By Zina Williams
Two years ago, after the birth of his two children – who were born 16 weeks premature – Peter DePasquale, professor of computer science, became interested in medical technology. In the 144 days they spent in the Neonatal Intensive Care Unit, he saw that in a South Jersey hospital, it took one hour for an X-Ray, however, in the Children’s Hospital of Philadelphia (CHOP), it took only five minutes.
This interest, in addition to many discussions with people in the profession, led to Chris Tomlinson of CHOP coming to speak at the College about the impact of information systems on the growing technology employed in the health-care industry.
“The medical imaging market is creating petabytes of data, and what was designed about five years ago to store data, will probably be obsolete in a year,” Tomlinson said, in lecture in the Physics Building.
Tomlinson, director of radiology at the children’s hospital, focused on the advances that CHOP made in the medical technonology department, stressing that they were one of the first hospitals in the nation to integrate the information from different parts of the hospital.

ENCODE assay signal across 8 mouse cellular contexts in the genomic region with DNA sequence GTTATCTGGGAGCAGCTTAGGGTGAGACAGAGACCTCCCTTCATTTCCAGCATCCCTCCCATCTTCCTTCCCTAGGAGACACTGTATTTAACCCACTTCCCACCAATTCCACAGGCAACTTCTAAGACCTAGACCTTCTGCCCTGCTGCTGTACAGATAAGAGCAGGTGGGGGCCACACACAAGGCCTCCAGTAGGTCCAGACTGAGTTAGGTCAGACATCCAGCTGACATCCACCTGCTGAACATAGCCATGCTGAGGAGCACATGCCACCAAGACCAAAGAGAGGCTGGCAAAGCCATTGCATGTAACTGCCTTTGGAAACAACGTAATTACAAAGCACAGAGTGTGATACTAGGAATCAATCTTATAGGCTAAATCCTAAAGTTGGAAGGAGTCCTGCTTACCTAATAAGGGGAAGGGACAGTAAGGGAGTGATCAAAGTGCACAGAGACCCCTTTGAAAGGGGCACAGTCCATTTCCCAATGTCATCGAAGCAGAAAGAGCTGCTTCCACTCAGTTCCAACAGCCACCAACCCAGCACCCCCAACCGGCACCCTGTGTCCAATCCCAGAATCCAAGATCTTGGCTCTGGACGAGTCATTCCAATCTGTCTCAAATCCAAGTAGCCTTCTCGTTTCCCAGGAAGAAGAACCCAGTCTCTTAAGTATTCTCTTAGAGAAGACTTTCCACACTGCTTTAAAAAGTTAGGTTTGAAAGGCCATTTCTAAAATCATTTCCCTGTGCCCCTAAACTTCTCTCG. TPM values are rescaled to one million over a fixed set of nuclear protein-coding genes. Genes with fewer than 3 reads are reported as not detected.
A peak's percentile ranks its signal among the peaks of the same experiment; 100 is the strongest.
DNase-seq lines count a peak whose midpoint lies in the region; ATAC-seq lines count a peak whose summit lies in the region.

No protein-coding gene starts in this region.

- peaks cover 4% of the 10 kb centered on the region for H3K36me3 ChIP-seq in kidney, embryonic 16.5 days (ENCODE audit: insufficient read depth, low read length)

In health care, data must be kept for at least 21 years, so as a health-care information technology (IT) person, brainstorming new ways to store data is always necessary, he said. Over the next 10 years, storage computing and data integration needs will grow exponentially.
According to the speaker, doctors are trying to compile and study data effectively so that they can know a person will be sick before they actually get sick. They are trying to change medicine from reactive to preventative.
Tomlinson also spoke of the career possibilities in the medical IT field.
“You have to bring your IT knowledge, but you also have to understand the people you are working for and understand what the problem is that you are trying to solve. You can’t be too into the IT part, or you will become a commodity” he said.
“It was refreshing to get a real world perspective for the computer science field. It was good to see a career-based outlook rather than a job-based one,” Nemanja Jojic, senior computer science major, said.